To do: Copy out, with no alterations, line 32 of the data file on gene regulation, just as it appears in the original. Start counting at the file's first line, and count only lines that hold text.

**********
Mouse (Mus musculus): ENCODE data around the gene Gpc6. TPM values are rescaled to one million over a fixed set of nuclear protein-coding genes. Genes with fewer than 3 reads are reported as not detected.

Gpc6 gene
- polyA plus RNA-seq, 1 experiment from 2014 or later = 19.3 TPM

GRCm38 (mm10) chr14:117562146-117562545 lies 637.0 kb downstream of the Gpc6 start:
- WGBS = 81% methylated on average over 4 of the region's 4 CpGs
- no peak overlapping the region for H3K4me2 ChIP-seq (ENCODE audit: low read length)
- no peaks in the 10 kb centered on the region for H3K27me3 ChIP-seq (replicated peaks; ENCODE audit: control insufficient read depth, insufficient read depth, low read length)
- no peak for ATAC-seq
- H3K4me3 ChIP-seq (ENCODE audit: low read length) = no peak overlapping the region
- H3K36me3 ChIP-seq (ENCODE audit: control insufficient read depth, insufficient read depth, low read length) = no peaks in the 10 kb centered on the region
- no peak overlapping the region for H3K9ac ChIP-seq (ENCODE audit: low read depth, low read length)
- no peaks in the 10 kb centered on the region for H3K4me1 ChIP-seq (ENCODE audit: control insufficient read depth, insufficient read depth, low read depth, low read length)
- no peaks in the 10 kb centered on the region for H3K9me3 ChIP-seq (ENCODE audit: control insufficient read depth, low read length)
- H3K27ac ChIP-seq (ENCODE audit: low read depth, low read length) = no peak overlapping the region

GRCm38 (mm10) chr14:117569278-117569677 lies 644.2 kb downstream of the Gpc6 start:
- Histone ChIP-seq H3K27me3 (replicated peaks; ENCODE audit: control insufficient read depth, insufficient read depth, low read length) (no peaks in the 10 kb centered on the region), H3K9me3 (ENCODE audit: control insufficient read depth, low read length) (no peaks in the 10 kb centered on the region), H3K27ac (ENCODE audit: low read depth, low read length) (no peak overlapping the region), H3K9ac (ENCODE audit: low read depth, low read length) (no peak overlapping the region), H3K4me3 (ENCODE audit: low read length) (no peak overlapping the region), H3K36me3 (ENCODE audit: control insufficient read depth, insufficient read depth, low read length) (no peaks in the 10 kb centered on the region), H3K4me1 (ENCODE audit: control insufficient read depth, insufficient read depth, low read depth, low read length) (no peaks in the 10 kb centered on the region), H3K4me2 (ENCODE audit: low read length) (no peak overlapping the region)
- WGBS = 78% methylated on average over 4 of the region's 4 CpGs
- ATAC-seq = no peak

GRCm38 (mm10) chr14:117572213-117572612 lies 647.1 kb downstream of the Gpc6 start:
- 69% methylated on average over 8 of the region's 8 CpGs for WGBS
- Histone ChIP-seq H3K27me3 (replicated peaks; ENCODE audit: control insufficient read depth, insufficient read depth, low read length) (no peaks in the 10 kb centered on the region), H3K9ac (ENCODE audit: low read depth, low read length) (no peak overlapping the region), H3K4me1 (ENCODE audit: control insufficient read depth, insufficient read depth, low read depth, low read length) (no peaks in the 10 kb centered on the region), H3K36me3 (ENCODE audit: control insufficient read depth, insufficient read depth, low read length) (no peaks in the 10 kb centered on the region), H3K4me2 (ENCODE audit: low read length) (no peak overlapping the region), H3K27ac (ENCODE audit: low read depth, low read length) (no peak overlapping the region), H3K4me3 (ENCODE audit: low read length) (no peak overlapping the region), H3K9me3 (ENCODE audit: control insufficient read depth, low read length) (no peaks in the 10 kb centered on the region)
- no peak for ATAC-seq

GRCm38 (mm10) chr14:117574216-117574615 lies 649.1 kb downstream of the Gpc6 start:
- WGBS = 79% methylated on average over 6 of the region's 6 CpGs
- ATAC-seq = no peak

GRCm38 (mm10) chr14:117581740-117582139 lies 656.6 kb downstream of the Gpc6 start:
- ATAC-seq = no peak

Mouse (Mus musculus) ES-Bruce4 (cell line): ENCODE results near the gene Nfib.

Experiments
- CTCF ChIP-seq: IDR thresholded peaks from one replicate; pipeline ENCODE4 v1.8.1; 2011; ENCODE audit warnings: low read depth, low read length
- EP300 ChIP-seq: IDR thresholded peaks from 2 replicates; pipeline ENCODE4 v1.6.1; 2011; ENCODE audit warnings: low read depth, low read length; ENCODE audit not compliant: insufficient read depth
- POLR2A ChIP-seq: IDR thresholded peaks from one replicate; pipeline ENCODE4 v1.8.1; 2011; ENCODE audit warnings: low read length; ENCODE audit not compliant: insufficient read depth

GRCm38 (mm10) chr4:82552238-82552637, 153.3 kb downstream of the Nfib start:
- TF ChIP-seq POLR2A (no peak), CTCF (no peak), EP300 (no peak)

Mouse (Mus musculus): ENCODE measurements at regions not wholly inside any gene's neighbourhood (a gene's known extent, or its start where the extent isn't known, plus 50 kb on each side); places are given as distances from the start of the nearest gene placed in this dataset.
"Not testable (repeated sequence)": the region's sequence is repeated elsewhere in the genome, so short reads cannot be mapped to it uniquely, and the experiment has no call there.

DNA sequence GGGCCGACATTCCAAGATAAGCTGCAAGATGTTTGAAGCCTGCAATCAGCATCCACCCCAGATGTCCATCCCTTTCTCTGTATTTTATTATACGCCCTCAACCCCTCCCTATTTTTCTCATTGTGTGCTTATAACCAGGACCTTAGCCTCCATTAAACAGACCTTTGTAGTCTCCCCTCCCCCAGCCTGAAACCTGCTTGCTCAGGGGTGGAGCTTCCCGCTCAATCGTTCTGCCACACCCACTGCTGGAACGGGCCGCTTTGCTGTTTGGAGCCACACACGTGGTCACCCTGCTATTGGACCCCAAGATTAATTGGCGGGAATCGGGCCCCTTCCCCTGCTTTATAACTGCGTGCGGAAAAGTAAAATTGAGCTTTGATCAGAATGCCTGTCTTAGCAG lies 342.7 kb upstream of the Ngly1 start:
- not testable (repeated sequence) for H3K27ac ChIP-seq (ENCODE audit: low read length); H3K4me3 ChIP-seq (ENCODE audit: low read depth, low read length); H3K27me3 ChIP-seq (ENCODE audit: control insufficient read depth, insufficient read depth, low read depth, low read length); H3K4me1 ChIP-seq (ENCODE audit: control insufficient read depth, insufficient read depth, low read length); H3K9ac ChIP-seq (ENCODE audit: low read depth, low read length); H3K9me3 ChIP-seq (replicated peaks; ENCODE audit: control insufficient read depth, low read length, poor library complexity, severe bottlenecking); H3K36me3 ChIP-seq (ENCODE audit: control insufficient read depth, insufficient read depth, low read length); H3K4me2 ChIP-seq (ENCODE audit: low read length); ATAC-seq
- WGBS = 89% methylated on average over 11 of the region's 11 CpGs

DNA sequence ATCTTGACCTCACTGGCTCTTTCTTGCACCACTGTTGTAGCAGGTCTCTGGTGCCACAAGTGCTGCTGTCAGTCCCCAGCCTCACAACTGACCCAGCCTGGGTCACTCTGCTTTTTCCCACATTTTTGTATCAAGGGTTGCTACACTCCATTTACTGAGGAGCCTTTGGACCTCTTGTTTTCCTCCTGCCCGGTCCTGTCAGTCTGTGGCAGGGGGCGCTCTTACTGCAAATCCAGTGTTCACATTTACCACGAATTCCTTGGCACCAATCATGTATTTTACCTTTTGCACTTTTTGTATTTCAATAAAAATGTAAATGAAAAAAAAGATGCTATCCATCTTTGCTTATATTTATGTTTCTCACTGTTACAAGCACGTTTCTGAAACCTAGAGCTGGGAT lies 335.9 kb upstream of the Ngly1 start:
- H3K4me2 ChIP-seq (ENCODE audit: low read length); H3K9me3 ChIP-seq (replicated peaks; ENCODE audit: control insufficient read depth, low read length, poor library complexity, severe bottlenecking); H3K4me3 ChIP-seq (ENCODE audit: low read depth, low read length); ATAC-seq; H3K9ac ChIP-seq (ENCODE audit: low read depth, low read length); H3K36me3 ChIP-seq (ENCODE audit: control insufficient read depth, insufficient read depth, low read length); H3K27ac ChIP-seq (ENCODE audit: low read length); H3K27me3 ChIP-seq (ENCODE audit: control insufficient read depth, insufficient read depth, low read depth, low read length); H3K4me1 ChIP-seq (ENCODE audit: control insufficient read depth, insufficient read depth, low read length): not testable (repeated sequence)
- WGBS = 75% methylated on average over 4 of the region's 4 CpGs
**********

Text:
- POLR2A ChIP-seq: IDR thresholded peaks from one replicate; pipeline ENCODE4 v1.8.1; 2011; ENCODE audit warnings: low read length; ENCODE audit not compliant: insufficient read depth